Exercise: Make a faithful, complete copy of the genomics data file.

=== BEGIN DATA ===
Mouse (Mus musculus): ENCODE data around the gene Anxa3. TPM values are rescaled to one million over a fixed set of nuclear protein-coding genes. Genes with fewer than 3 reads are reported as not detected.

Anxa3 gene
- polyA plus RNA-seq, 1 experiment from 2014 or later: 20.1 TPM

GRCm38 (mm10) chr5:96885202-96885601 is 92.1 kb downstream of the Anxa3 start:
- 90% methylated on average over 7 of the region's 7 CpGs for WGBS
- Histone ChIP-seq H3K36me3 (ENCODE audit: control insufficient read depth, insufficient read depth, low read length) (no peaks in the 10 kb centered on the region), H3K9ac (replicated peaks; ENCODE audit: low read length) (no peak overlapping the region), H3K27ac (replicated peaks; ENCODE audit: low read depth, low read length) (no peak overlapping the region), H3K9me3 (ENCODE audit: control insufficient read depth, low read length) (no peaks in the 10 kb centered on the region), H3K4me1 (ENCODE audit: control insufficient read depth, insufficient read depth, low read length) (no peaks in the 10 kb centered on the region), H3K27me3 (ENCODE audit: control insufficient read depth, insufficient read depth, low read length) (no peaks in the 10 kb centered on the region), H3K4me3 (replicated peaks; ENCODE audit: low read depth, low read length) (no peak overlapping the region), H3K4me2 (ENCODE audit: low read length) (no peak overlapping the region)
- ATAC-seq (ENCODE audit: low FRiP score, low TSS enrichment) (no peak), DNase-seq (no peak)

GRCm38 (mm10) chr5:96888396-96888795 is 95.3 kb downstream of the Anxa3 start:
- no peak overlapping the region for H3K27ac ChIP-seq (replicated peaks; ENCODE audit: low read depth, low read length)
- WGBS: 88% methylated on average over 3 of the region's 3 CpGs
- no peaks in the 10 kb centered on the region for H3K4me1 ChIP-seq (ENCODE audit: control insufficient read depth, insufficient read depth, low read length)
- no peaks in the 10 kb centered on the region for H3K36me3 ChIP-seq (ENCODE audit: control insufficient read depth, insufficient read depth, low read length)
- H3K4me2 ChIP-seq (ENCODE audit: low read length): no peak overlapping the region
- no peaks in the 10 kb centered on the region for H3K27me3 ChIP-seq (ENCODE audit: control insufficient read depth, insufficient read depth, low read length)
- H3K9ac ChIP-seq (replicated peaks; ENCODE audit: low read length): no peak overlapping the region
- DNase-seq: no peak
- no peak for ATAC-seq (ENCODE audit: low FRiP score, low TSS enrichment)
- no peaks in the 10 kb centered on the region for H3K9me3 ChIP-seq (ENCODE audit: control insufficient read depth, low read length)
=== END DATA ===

Mouse (Mus musculus): ENCODE data around the gene Anxa3. TPM values are rescaled to one million over a fixed set of nuclear protein-coding genes. Genes with fewer than 3 reads are reported as not detected.

Anxa3 gene
- polyA plus RNA-seq, 1 experiment from 2014 or later: 20.1 TPM

GRCm38 (mm10) chr5:96885202-96885601 is 92.1 kb downstream of the Anxa3 start:
- 90% methylated on average over 7 of the region's 7 CpGs for WGBS
- Histone ChIP-seq H3K36me3 (ENCODE audit: control insufficient read depth, insufficient read depth, low read length) (no peaks in the 10 kb centered on the region), H3K9ac (replicated peaks; ENCODE audit: low read length) (no peak overlapping the region), H3K27ac (replicated peaks; ENCODE audit: low read depth, low read length) (no peak overlapping the region), H3K9me3 (ENCODE audit: control insufficient read depth, low read length) (no peaks in the 10 kb centered on the region), H3K4me1 (ENCODE audit: control insufficient read depth, insufficient read depth, low read length) (no peaks in the 10 kb centered on the region), H3K27me3 (ENCODE audit: control insufficient read depth, insufficient read depth, low read length) (no peaks in the 10 kb centered on the region), H3K4me3 (replicated peaks; ENCODE audit: low read depth, low read length) (no peak overlapping the region), H3K4me2 (ENCODE audit: low read length) (no peak overlapping the region)
- ATAC-seq (ENCODE audit: low FRiP score, low TSS enrichment) (no peak), DNase-seq (no peak)

GRCm38 (mm10) chr5:96888396-96888795 is 95.3 kb downstream of the Anxa3 start:
- no peak overlapping the region for H3K27ac ChIP-seq (replicated peaks; ENCODE audit: low read depth, low read length)
- WGBS: 88% methylated on average over 3 of the region's 3 CpGs
- no peaks in the 10 kb centered on the region for H3K4me1 ChIP-seq (ENCODE audit: control insufficient read depth, insufficient read depth, low read length)
- no peaks in the 10 kb centered on the region for H3K36me3 ChIP-seq (ENCODE audit: control insufficient read depth, insufficient read depth, low read length)
- H3K4me2 ChIP-seq (ENCODE audit: low read length): no peak overlapping the region
- no peaks in the 10 kb centered on the region for H3K27me3 ChIP-seq (ENCODE audit: control insufficient read depth, insufficient read depth, low read length)
- H3K9ac ChIP-seq (replicated peaks; ENCODE audit: low read length): no peak overlapping the region
- DNase-seq: no peak
- no peak for ATAC-seq (ENCODE audit: low FRiP score, low TSS enrichment)
- no peaks in the 10 kb centered on the region for H3K9me3 ChIP-seq (ENCODE audit: control insufficient read depth, low read length)